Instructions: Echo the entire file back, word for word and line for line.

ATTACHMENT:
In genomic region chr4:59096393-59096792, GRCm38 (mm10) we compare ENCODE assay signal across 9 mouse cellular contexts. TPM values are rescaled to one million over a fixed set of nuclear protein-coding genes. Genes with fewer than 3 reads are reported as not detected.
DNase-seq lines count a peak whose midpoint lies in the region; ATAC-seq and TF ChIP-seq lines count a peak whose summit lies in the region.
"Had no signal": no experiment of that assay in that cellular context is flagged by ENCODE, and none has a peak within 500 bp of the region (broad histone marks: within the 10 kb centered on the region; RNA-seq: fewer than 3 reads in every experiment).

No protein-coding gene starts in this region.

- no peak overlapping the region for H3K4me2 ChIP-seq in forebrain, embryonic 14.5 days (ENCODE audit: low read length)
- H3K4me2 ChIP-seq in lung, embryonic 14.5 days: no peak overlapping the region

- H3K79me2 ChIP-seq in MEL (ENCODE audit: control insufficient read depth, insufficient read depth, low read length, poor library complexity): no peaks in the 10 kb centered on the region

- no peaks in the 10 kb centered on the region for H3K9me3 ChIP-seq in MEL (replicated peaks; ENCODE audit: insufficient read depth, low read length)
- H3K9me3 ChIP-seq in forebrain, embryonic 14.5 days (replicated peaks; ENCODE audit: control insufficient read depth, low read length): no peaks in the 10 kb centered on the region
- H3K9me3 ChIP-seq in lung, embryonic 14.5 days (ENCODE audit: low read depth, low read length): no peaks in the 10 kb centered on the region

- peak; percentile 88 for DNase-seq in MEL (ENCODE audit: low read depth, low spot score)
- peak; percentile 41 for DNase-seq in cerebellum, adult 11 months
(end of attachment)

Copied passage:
In genomic region chr4:59096393-59096792, GRCm38 (mm10) we compare ENCODE assay signal across 9 mouse cellular contexts. TPM values are rescaled to one million over a fixed set of nuclear protein-coding genes. Genes with fewer than 3 reads are reported as not detected.
DNase-seq lines count a peak whose midpoint lies in the region; ATAC-seq and TF ChIP-seq lines count a peak whose summit lies in the region.
"Had no signal": no experiment of that assay in that cellular context is flagged by ENCODE, and none has a peak within 500 bp of the region (broad histone marks: within the 10 kb centered on the region; RNA-seq: fewer than 3 reads in every experiment).

No protein-coding gene starts in this region.

- no peak overlapping the region for H3K4me2 ChIP-seq in forebrain, embryonic 14.5 days (ENCODE audit: low read length)
- H3K4me2 ChIP-seq in lung, embryonic 14.5 days: no peak overlapping the region

- H3K79me2 ChIP-seq in MEL (ENCODE audit: control insufficient read depth, insufficient read depth, low read length, poor library complexity): no peaks in the 10 kb centered on the region

- no peaks in the 10 kb centered on the region for H3K9me3 ChIP-seq in MEL (replicated peaks; ENCODE audit: insufficient read depth, low read length)
- H3K9me3 ChIP-seq in forebrain, embryonic 14.5 days (replicated peaks; ENCODE audit: control insufficient read depth, low read length): no peaks in the 10 kb centered on the region
- H3K9me3 ChIP-seq in lung, embryonic 14.5 days (ENCODE audit: low read depth, low read length): no peaks in the 10 kb centered on the region

- peak; percentile 88 for DNase-seq in MEL (ENCODE audit: low read depth, low spot score)
- peak; percentile 41 for DNase-seq in cerebellum, adult 11 months